• Alternate agent - the medical POA should designate an alternate to serve as agent if the original selection is unwilling or unable to serve in that capacity.

A medical power of attorney is generally considered to be a good idea, particularly if you are more senior in age.

Declaration of Guardian

Occasionally, a person will become incapacitated and require long-term care. In such instances, they will need a guardian of both their estate and their person. To prepare for the possibility of such an event, it maybe wise to draft a Declaration of Guardian in the Event of Incapacity.

Basically, this ensures that you would be entrusting your long-term care (your person) and finances (your estate) to someone who you are sure will be concerned with your best interests. It is not necessary that the guardian of the person and the estate be the same individual, although that is frequently the case. Moreover, as with wills, trusts, and most other estate-planning documents, it's wise to appoint an alternate guardian in case your original selection is not in a position to serve.

Directive to Physicians

The Directive to Physicians and Family or Surrogates (sometimes just called a Directive to Physicians or Advanced Directive) is a document whereby an individual makes his wishes regarding medical care known to his physician in advance of being unable to make such decisions in the future. It is very much like a power of attorney (which is, in fact, another type of advanced directive), except you are making the decisions yourself in advance of a debilitating illness or injury rather than allowing an agent to make the decision later.

This type of directive is common when dealing with issues like terminal illness or when a person does not want heroic, life-sustainng efforts exerted on their behalf. Ordinarily, you will not have both a Directive to Physicians and a Medical POA - primarily due to the possibility of conflict. For example, a terminally ill patient may prefer to let nature take it's course and sign an advanced directive with a do-not-resuscitate order before slipping into a coma; however, a relative who has power of attorney may want the doctors to do everything possible to prolong the person's life, even if they aren't conscious. To avoid such conflicts, it is often necessary to make a decision about which form of advanced directive to embrace.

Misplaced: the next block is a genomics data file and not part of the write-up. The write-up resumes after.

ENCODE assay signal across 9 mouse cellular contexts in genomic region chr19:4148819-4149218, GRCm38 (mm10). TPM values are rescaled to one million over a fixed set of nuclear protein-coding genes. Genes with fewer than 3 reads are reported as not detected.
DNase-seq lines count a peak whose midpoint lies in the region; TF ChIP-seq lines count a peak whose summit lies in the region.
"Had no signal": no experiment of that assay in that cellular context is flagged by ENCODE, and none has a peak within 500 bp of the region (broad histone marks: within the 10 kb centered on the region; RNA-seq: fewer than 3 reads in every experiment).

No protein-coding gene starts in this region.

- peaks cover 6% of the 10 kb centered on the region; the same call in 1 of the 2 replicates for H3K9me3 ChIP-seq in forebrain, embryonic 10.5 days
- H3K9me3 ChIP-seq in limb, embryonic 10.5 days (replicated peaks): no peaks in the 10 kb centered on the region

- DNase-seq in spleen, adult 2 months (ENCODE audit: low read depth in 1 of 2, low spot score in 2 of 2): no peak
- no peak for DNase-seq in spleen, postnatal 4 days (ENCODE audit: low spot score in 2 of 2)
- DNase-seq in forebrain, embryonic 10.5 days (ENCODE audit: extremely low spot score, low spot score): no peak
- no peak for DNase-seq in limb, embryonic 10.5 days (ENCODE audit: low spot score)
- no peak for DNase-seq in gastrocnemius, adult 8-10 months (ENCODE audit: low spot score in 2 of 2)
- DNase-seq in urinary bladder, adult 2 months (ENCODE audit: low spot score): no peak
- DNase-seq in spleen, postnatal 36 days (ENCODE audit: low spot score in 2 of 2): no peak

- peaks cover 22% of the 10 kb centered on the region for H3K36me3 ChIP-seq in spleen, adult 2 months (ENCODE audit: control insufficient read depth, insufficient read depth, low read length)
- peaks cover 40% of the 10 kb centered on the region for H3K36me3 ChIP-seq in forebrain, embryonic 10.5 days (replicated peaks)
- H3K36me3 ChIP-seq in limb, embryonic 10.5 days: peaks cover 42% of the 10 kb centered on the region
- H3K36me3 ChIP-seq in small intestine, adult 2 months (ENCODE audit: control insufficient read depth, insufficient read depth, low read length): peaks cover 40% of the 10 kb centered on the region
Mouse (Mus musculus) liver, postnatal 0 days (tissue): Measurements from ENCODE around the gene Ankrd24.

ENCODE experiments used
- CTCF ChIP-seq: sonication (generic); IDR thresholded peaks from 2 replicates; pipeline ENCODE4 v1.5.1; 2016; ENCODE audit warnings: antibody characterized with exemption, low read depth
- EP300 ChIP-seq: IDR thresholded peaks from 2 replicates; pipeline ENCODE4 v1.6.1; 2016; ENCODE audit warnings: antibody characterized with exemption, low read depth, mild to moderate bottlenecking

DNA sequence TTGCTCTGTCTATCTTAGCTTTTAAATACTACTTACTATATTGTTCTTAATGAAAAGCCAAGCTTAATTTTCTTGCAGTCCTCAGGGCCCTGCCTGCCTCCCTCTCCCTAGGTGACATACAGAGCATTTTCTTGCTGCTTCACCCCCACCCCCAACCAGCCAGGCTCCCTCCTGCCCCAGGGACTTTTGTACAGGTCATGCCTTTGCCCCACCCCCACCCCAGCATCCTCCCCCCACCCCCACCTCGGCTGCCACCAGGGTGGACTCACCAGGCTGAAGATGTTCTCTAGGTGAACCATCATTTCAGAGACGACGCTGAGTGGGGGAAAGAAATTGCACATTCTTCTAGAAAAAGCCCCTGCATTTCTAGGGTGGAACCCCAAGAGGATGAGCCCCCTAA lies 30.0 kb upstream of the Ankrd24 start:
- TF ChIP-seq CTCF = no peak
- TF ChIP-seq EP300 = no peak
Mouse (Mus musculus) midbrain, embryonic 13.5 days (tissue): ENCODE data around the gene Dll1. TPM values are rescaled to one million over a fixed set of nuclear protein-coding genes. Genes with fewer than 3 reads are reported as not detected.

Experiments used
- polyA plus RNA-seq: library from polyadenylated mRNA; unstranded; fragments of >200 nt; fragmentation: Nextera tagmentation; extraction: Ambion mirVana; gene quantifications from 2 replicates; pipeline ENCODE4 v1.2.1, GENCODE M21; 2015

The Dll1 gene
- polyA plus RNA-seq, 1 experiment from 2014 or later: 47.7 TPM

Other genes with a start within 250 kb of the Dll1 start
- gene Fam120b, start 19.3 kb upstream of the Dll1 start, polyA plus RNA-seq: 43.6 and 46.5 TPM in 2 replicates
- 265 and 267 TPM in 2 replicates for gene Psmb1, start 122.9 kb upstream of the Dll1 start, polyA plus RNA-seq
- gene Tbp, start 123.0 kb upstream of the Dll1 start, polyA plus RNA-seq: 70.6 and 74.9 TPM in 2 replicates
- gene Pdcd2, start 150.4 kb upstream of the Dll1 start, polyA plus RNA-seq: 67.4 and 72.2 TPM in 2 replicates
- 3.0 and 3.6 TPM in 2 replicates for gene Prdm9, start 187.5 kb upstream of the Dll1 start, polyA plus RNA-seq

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HIPAA Release

Even with a medical power of attorney, your agent may have difficulty making decisions that are in your best interest if the doctor isn't allowed to disclose your medical information. Such information is protected and confidential under the Health Insurance Portability and Accountability Act (HIPAA). Drafting and signing a HIPAA Release will alleviate this problem. You simply have to name your agent(s) in the document and the doctor will be authorized to disclose the requisite information.

Disposition of Remains

A Disposition of Remains document basically allows you to appoint an agent to handle - as the document title suggests - the disposition of your remains. Typically, this includes funeral arrangements, including burial or cremation. As with other such documents, you should appoint both a primary and an alternate agent in this regard. (Hopefully, those you appoint are individuals who are privy to and will respect your wishes in this matter.)

In conclusion, you can see that while it is certainly beneficial to have a will in place, that is really just the start of any true estate plan. There are several other documents which it would also behoove you to have drafted on your behalf in order to ensure that your wishes are respected in all regards.